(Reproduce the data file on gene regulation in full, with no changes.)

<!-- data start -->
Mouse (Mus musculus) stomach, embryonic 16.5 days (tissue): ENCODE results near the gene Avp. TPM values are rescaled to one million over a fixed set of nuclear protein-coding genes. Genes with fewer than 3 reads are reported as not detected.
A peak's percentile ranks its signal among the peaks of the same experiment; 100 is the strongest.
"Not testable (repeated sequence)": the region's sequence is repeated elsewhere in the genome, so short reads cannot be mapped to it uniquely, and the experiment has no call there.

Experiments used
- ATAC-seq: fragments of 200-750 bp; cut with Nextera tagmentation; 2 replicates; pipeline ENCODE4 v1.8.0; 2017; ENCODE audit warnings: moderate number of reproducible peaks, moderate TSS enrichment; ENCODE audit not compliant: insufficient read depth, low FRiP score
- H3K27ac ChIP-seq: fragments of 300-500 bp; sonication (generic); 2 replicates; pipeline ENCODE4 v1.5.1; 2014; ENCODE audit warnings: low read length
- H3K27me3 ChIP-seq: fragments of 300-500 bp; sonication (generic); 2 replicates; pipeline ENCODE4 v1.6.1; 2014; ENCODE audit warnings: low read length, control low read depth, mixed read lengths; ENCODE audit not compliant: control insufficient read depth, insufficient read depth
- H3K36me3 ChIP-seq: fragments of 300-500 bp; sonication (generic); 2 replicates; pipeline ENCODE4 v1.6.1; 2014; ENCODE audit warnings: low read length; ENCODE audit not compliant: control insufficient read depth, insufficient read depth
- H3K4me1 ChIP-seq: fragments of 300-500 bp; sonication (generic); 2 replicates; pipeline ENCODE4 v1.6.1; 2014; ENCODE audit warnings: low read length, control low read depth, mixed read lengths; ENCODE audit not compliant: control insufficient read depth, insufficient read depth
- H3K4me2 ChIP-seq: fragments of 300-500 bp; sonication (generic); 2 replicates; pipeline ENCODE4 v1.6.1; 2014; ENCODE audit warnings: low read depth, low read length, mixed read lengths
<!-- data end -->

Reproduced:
Mouse (Mus musculus) stomach, embryonic 16.5 days (tissue): ENCODE results near the gene Avp. TPM values are rescaled to one million over a fixed set of nuclear protein-coding genes. Genes with fewer than 3 reads are reported as not detected.
A peak's percentile ranks its signal among the peaks of the same experiment; 100 is the strongest.
"Not testable (repeated sequence)": the region's sequence is repeated elsewhere in the genome, so short reads cannot be mapped to it uniquely, and the experiment has no call there.

Experiments used
- ATAC-seq: fragments of 200-750 bp; cut with Nextera tagmentation; 2 replicates; pipeline ENCODE4 v1.8.0; 2017; ENCODE audit warnings: moderate number of reproducible peaks, moderate TSS enrichment; ENCODE audit not compliant: insufficient read depth, low FRiP score
- H3K27ac ChIP-seq: fragments of 300-500 bp; sonication (generic); 2 replicates; pipeline ENCODE4 v1.5.1; 2014; ENCODE audit warnings: low read length
- H3K27me3 ChIP-seq: fragments of 300-500 bp; sonication (generic); 2 replicates; pipeline ENCODE4 v1.6.1; 2014; ENCODE audit warnings: low read length, control low read depth, mixed read lengths; ENCODE audit not compliant: control insufficient read depth, insufficient read depth
- H3K36me3 ChIP-seq: fragments of 300-500 bp; sonication (generic); 2 replicates; pipeline ENCODE4 v1.6.1; 2014; ENCODE audit warnings: low read length; ENCODE audit not compliant: control insufficient read depth, insufficient read depth
- H3K4me1 ChIP-seq: fragments of 300-500 bp; sonication (generic); 2 replicates; pipeline ENCODE4 v1.6.1; 2014; ENCODE audit warnings: low read length, control low read depth, mixed read lengths; ENCODE audit not compliant: control insufficient read depth, insufficient read depth
- H3K4me2 ChIP-seq: fragments of 300-500 bp; sonication (generic); 2 replicates; pipeline ENCODE4 v1.6.1; 2014; ENCODE audit warnings: low read depth, low read length, mixed read lengths